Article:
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SimonichStaciEMTPolystyrenePlasticSource.pdf Public Deposited

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https://ir.library.oregonstate.edu/concern/articles/47429g03k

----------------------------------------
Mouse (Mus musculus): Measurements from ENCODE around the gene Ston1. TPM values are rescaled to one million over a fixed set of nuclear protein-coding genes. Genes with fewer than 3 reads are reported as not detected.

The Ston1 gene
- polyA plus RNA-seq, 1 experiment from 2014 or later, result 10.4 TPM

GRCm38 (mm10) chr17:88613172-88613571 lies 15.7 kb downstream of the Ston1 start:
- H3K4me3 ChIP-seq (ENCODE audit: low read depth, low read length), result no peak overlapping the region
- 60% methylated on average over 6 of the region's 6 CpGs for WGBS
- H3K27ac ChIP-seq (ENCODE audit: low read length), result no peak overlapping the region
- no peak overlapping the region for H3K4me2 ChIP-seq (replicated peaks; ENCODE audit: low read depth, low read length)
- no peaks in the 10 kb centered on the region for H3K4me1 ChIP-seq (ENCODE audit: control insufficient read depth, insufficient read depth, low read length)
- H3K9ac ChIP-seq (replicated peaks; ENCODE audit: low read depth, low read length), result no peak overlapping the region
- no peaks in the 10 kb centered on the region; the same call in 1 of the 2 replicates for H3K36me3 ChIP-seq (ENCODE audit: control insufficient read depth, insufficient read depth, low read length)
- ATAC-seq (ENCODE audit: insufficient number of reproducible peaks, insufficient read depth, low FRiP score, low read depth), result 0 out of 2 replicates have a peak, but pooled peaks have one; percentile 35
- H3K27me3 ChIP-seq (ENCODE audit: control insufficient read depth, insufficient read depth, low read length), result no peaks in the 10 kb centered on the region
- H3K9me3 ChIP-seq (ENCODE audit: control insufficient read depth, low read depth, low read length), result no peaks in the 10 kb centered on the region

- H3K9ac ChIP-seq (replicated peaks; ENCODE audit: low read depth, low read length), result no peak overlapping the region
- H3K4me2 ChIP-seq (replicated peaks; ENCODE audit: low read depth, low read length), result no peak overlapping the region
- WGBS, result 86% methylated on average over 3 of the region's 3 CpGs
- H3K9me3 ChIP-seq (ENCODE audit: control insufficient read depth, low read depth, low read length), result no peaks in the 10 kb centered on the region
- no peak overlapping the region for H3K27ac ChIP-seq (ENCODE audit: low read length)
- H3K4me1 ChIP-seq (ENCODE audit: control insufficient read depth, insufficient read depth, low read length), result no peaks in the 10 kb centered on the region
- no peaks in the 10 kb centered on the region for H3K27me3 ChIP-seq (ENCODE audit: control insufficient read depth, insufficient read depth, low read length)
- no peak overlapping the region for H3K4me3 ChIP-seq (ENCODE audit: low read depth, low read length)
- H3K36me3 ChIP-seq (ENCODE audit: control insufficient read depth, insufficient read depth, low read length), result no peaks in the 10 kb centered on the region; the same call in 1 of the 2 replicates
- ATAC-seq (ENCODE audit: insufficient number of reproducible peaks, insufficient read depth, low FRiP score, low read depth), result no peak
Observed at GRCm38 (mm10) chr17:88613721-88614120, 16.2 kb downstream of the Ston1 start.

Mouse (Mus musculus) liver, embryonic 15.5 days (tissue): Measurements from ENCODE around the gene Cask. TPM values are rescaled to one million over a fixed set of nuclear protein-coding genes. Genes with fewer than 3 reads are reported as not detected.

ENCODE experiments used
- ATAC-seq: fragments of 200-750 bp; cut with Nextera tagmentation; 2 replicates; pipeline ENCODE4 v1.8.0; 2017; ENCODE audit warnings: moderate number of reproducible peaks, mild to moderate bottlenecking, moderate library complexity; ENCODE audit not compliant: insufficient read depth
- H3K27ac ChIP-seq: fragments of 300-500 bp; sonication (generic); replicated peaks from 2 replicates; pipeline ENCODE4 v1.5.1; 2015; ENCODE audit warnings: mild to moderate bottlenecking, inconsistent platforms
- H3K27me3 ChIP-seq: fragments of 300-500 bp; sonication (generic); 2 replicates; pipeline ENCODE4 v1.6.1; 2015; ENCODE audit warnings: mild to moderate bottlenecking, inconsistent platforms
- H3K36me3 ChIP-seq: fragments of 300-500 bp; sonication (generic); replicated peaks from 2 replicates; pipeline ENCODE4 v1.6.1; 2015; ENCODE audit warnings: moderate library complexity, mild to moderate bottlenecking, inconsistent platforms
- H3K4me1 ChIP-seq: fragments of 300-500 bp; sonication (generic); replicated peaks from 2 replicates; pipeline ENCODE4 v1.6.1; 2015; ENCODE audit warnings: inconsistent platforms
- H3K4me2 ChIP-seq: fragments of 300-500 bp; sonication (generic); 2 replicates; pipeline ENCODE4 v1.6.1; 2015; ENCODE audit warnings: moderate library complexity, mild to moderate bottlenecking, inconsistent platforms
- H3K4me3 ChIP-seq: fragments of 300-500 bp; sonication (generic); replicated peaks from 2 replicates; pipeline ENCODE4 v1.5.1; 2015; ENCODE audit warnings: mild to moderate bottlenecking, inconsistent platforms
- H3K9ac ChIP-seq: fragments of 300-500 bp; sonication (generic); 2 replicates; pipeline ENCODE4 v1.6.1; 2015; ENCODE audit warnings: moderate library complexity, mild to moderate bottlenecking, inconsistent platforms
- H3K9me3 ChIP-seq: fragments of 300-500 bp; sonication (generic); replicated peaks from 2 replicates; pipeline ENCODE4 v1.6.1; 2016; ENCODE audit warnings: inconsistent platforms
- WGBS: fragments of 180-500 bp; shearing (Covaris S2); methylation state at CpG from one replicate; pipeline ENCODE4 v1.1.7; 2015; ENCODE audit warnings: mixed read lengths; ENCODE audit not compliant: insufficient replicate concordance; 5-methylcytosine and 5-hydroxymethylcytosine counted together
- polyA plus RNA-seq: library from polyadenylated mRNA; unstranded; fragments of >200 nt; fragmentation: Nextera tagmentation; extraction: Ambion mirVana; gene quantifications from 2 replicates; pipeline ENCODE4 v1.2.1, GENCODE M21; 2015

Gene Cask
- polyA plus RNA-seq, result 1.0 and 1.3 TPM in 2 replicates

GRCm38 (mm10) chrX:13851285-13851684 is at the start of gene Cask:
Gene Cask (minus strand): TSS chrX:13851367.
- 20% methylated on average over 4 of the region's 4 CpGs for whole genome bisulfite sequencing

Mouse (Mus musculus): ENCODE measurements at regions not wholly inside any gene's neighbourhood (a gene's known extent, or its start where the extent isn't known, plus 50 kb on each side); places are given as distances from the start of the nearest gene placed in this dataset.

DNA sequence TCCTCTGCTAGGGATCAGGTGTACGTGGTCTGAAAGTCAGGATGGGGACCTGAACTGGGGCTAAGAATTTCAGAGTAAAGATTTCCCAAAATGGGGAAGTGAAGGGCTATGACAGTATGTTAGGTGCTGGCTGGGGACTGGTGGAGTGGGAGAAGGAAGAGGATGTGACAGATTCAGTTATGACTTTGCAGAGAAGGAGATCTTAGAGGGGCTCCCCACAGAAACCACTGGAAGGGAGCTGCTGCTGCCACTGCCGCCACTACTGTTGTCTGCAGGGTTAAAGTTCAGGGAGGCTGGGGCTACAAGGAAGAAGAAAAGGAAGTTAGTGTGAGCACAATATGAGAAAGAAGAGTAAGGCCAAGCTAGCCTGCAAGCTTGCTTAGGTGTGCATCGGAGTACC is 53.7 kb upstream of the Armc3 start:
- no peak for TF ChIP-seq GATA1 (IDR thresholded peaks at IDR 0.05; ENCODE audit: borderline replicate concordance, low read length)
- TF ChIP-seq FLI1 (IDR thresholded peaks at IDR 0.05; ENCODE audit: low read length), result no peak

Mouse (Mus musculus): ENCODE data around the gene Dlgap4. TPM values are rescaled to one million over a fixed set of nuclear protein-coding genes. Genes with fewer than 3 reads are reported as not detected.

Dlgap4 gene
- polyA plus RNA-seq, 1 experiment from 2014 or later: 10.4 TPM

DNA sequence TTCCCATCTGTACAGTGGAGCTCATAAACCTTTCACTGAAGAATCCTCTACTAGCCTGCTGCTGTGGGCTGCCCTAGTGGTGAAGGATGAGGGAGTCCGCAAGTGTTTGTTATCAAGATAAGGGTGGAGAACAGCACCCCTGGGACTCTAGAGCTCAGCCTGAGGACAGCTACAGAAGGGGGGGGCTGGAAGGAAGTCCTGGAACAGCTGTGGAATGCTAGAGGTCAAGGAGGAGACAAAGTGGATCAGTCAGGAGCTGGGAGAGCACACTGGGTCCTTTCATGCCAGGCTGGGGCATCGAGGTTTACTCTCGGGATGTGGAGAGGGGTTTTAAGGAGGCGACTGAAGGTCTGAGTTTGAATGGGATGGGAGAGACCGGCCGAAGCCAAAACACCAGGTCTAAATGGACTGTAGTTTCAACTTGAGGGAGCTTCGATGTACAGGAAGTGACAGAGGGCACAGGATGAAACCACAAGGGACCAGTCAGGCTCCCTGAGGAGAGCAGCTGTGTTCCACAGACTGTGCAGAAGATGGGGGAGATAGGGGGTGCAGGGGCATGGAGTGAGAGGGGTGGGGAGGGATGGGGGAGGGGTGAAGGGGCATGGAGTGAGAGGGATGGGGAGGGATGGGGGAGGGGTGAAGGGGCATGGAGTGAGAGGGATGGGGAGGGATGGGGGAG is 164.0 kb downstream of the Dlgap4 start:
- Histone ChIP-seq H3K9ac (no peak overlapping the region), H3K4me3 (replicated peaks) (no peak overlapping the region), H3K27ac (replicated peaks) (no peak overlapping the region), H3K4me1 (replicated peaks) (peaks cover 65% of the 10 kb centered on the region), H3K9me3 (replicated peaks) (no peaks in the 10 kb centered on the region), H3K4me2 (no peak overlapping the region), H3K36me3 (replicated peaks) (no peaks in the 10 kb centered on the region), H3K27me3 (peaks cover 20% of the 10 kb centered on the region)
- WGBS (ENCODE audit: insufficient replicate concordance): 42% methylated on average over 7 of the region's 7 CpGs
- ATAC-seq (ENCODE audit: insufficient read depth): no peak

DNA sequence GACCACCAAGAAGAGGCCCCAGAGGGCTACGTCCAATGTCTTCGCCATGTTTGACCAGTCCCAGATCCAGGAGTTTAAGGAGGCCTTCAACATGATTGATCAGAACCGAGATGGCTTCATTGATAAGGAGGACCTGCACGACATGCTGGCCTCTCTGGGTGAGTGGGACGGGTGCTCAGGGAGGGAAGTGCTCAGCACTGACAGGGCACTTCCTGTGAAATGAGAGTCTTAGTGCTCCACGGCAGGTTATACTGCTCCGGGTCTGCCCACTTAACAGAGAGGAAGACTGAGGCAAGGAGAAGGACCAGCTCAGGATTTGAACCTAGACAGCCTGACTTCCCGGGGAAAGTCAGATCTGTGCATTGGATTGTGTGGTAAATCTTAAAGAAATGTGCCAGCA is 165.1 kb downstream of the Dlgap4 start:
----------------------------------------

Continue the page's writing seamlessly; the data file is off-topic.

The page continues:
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  • Polycyclic aromatic hydrocarbons (PAHs) on virgin polystyrene (PS) and PS marine debris led us to examine PS as a source and sink for PAHs in the marine environment. At two locations in San Diego Bay, we measured sorption of PAHs to PS pellets, sampling at 0, 1, 3, 6, 9 and 12 months. We detected 25 PAHs using a new analytical method with comprehensive two-dimensional gas chromatography coupled to time-of-flight mass spectrometry. Several congeners were detected on samples before deployment. After deployment, some concentrations decreased (1,3-dimethylnaphthalene and 2,6-methylnaphthalene) while most increased (2-methylanthracene and all parent PAHs (PPAHs) except fluorene and fluoranthene), suggesting PS debris is a source and sink for PAHs. When comparing sorbed concentrations of PPAHs on PS to the five most common polymers (polyethylene terephthalate (PET), high-density polyethylene (HDPE), polyvinyl chloride (PVC), low-density polyethylene (LDPE), and polypropylene (PP)), PS sorbed greater concentrations than PP, PET and PVC, similar to HDPE and LDPE. Most strikingly, at 0 months, PPAHs on PS ranged from 8-200 times greater than on PET, HDPE, PVC, LDPE, and PP. The combination of greater PAHs in virgin pellets and large sorption suggests that PS may pose a greater risk of exposure to PAHs upon ingestion.
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